A caller informed us this week of a strange, but not unbelievable sight: the U.S. Border Patrol had set up shop on Highway 104 just west of the Hood Canal Bridge.
I talked with Border Patrol Spokesman Michael Bermudez today, who confirmed that the patrol was conducting random checkpoints — and that there’ll be more of them to come across the Olympic Peninsula.
He said agents set up the checkpoint between 9 a.m. and 2 p.m. While on the lookout for terrorists, human traffickers, drug smugglers and criminals on the lam, they detained seven undocumented illegal immigrants, he said.
One other person was taken to the Clallam County jail, as he was wanted by Port Angeles Police, Bermudez said.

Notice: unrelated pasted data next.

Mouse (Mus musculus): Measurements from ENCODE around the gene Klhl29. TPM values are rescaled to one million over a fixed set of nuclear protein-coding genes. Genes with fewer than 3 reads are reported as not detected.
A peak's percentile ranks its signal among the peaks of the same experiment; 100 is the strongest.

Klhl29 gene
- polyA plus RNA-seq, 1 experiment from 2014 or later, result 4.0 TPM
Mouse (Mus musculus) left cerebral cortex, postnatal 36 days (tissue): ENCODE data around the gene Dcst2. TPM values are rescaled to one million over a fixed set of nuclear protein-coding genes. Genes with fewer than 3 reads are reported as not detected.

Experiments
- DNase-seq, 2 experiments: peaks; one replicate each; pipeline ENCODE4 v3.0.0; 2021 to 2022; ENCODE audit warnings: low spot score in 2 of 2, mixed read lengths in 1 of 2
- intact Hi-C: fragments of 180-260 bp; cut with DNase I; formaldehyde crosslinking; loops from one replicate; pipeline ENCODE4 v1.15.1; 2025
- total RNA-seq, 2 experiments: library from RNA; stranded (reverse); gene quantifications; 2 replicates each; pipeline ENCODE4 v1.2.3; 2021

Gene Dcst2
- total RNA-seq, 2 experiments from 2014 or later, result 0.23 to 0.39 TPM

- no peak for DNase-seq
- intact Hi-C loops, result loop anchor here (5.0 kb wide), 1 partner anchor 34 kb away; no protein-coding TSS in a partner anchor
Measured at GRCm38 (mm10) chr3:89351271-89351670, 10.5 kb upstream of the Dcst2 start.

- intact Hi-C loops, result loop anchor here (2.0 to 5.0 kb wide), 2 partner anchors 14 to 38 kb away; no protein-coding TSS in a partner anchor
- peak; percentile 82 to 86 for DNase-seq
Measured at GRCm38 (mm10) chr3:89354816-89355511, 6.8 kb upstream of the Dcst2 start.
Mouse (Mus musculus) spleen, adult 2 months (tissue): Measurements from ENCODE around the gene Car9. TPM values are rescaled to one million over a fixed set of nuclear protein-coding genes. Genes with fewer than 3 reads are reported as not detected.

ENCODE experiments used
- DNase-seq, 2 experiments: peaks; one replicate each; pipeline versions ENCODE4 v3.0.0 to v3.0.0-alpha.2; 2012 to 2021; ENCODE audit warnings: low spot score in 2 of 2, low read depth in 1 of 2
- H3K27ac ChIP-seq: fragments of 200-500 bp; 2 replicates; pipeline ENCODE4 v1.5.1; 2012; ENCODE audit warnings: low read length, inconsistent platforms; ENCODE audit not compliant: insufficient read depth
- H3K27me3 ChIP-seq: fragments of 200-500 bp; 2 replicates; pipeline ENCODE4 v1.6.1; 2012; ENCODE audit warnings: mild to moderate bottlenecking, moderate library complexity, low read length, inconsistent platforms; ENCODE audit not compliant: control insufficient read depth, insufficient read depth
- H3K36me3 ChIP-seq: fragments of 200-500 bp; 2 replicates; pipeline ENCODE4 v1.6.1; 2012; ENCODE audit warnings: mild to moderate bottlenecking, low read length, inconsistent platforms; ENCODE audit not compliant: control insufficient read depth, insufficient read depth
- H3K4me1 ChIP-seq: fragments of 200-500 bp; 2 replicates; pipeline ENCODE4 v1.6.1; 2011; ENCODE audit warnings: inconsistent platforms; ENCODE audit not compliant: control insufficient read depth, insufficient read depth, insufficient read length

But I had to ask Bermudez: what are the laws governing such random searches? I had on my mind Gov. Christine Gregoire’s failed efforts this year to set up DUI checkpoints.
According to federal law, agents can conduct searches within a “reasonable distance” from the border (Bermudez said this has been determined to be 100 miles) for possible illegal aliens. During such search, if other crimes are uncovered, or agents feel they have reasonable suspicion those being searched are committing a crime, they can also be arrested.
This story was covered by some Olympic Peninsula newspapers, including the Port Townsend Leader.